FOR IMMEDIATE RELEASE
DNA TESTING OF MASCOT’S FEATHERS YIELD CONCLUSIVE RESULTSWhat: Wisconsin Veterans Museum
partners with UW-Madison Biotechnology Center Molecular Archaeology Group (MAG)
at UW-Madison to announce results of DNA analysis testing gender of Civil War mascot “Old Abe”When:
Wisconsin Veterans Museum Civil War Exhibit
30 W. Mifflin St.
Madison, WI 53703Visuals:
Old Abe’s original feathers; Old Abe replica; historic articles
depicting icon’s gender debate
10 a.m. on Thursday, July 14, The Wisconsin Veterans Museum
Molecular Archaeology Group (MAG)
at UW-Madison will solve a 150 year
old mystery by revealing the results of a DNA analysis testing the
gender of the Civil War bald eagle mascot Old Abe. The Molecular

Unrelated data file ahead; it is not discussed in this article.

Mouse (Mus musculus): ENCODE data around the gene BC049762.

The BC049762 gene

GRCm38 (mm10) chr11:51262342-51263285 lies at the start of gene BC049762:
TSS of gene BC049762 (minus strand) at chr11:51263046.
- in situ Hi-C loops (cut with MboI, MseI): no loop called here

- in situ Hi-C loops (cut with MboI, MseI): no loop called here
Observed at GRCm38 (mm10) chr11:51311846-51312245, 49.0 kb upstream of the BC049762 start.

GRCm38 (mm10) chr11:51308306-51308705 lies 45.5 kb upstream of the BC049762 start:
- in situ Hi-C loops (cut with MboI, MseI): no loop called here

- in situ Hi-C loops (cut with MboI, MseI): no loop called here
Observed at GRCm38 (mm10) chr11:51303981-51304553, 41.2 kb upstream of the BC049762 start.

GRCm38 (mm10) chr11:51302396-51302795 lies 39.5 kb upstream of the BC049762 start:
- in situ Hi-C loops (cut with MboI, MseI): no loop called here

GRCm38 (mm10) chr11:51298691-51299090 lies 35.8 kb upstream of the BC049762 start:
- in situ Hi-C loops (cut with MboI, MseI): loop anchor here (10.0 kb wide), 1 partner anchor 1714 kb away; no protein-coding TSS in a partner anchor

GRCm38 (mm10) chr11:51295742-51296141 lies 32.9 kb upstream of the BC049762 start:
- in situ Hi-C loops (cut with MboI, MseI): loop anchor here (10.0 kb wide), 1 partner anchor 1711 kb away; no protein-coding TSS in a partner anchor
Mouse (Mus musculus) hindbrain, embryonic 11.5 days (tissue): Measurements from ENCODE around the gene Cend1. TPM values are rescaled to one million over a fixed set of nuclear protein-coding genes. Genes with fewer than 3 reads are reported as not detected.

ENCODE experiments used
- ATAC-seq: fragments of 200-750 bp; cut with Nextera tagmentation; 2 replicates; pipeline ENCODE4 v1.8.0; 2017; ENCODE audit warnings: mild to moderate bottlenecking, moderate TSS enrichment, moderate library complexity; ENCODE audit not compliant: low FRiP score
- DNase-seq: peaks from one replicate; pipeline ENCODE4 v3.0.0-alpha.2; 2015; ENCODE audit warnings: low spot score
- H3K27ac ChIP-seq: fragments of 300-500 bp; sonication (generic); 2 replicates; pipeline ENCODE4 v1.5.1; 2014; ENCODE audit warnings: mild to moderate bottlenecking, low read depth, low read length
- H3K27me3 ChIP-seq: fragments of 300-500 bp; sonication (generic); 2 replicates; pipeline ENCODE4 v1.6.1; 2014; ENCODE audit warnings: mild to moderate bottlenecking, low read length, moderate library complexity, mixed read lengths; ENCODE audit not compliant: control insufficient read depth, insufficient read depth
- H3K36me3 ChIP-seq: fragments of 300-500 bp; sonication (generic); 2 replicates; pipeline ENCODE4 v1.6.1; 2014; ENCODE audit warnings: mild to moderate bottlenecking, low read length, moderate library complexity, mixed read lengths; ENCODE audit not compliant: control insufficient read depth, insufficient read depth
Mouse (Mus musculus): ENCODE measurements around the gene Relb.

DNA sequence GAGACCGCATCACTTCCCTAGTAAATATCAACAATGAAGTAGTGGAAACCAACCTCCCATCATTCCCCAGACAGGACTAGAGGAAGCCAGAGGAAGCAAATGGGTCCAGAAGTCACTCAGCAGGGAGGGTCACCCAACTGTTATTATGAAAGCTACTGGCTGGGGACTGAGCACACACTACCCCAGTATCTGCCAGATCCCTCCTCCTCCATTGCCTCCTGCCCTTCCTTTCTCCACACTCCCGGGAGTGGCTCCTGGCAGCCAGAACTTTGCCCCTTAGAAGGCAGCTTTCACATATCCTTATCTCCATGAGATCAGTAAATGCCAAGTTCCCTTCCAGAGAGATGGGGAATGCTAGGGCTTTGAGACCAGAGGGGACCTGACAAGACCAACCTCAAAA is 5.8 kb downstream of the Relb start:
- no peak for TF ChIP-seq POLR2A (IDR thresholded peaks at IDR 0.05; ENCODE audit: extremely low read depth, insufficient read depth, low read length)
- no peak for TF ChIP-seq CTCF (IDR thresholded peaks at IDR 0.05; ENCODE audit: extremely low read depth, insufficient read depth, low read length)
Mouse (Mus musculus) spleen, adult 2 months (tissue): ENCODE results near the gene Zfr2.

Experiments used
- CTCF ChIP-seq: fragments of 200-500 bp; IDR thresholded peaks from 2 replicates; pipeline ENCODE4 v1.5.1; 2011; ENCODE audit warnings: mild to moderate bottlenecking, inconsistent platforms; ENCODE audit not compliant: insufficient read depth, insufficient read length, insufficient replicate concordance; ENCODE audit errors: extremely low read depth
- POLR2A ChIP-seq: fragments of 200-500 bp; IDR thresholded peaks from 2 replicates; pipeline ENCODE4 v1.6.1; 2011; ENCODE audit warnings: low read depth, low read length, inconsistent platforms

Archaeology Group tested samples from the mascot’s feathers that were
stored at the museum.
Named after President Abraham Lincoln, Old
Abe was the mascot of the 8th Wisconsin Infantry Regiment during the
Civil War and was present at over thirty battles between 1861-1864. The
bald eagle, widely assumed to be male, helped raise morale among men in
the regiment and narrowly escaped serious injury more than once. Old
Abe became a patriotic symbol of northern victory and achieved celebrity
status at rallies and parades across the country until its death in
1881.The bird’s legendary story took a turn in 1889, however, when
well-known suffragette Lillie Devereux Blake began giving speeches about
Old Abe having laid eggs, asserting the bird was actually female.
Further evidence for this claim was made in 1915 when Old Abe’s
taxidermist made a similar conclusion based on the eagle’s larger—and
therefore female—size. But many, including remaining veterans of the
8th, saw these claims as scandalous, sparking a nationwide debate over
the fact and fiction behind an American icon that continues to this day.